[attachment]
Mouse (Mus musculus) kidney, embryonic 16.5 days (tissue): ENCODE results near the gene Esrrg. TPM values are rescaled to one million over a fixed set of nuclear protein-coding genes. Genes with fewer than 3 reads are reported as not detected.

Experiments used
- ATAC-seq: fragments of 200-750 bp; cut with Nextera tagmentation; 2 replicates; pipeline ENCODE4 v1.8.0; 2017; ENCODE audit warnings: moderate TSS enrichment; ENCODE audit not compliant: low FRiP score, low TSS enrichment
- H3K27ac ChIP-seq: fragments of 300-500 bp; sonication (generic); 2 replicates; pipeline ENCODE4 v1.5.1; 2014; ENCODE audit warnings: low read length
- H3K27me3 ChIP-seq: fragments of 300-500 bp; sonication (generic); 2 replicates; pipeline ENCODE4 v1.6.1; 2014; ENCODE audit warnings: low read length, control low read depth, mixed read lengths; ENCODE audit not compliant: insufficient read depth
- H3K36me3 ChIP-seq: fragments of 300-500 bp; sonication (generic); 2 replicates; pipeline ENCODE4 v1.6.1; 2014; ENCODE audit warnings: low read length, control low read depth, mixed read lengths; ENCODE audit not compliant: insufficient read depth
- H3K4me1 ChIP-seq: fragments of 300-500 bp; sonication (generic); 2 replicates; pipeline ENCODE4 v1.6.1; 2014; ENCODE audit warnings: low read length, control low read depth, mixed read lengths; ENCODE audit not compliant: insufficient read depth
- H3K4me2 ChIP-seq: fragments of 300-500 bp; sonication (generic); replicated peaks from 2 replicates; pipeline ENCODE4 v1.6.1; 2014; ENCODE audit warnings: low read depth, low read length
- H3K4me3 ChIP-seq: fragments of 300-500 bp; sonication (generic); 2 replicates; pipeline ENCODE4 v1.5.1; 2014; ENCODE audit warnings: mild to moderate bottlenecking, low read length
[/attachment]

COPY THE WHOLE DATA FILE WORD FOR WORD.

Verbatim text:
Mouse (Mus musculus) kidney, embryonic 16.5 days (tissue): ENCODE results near the gene Esrrg. TPM values are rescaled to one million over a fixed set of nuclear protein-coding genes. Genes with fewer than 3 reads are reported as not detected.

Experiments used
- ATAC-seq: fragments of 200-750 bp; cut with Nextera tagmentation; 2 replicates; pipeline ENCODE4 v1.8.0; 2017; ENCODE audit warnings: moderate TSS enrichment; ENCODE audit not compliant: low FRiP score, low TSS enrichment
- H3K27ac ChIP-seq: fragments of 300-500 bp; sonication (generic); 2 replicates; pipeline ENCODE4 v1.5.1; 2014; ENCODE audit warnings: low read length
- H3K27me3 ChIP-seq: fragments of 300-500 bp; sonication (generic); 2 replicates; pipeline ENCODE4 v1.6.1; 2014; ENCODE audit warnings: low read length, control low read depth, mixed read lengths; ENCODE audit not compliant: insufficient read depth
- H3K36me3 ChIP-seq: fragments of 300-500 bp; sonication (generic); 2 replicates; pipeline ENCODE4 v1.6.1; 2014; ENCODE audit warnings: low read length, control low read depth, mixed read lengths; ENCODE audit not compliant: insufficient read depth
- H3K4me1 ChIP-seq: fragments of 300-500 bp; sonication (generic); 2 replicates; pipeline ENCODE4 v1.6.1; 2014; ENCODE audit warnings: low read length, control low read depth, mixed read lengths; ENCODE audit not compliant: insufficient read depth
- H3K4me2 ChIP-seq: fragments of 300-500 bp; sonication (generic); replicated peaks from 2 replicates; pipeline ENCODE4 v1.6.1; 2014; ENCODE audit warnings: low read depth, low read length
- H3K4me3 ChIP-seq: fragments of 300-500 bp; sonication (generic); 2 replicates; pipeline ENCODE4 v1.5.1; 2014; ENCODE audit warnings: mild to moderate bottlenecking, low read length